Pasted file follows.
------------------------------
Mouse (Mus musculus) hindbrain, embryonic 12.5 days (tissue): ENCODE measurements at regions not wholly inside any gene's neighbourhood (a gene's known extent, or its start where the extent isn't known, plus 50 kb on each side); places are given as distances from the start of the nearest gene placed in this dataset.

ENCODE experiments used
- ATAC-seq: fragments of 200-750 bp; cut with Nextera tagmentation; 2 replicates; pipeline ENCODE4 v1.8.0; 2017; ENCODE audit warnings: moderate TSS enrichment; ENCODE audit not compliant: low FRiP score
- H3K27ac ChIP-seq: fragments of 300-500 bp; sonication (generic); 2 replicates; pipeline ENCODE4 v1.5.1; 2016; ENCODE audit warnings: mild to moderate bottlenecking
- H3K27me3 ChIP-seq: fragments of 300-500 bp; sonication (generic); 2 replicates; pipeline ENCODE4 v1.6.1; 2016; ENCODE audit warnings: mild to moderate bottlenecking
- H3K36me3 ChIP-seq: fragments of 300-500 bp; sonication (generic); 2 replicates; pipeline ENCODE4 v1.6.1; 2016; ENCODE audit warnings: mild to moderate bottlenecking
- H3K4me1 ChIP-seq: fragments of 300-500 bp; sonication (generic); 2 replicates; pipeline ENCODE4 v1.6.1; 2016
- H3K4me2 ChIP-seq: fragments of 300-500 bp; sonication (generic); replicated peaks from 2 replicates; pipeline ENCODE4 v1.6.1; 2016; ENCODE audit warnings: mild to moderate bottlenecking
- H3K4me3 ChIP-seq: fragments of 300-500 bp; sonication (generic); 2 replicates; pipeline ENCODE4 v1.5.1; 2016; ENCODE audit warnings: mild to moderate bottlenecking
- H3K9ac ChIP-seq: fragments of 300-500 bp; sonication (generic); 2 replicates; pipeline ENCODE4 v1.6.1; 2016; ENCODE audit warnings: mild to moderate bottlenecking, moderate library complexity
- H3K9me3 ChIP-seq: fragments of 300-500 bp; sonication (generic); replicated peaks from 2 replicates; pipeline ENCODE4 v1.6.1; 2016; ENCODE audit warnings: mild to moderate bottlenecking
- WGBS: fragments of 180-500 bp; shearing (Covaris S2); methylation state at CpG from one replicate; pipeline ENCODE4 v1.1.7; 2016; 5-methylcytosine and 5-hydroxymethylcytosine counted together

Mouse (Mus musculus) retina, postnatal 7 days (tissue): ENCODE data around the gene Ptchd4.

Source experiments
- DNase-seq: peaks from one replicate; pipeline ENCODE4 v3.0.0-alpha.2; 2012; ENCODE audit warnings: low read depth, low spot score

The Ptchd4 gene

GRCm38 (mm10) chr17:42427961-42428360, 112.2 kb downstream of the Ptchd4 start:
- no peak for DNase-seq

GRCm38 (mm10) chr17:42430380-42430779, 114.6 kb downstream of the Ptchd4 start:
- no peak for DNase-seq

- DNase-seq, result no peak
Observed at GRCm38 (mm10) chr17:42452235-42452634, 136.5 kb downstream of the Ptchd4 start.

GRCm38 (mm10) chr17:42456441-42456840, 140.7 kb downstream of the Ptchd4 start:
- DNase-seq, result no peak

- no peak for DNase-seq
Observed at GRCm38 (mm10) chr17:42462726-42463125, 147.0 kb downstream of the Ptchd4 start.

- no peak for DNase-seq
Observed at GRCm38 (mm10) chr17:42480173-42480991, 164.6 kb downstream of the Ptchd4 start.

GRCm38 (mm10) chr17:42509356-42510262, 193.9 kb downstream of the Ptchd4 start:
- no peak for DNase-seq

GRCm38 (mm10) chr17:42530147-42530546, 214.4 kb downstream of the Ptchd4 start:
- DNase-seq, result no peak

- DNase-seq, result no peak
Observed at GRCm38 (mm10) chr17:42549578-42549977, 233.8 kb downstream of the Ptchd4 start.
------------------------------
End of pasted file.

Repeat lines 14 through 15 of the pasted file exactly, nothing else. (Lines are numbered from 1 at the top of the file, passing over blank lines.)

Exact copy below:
Source experiments
- DNase-seq: peaks from one replicate; pipeline ENCODE4 v3.0.0-alpha.2; 2012; ENCODE audit warnings: low read depth, low spot score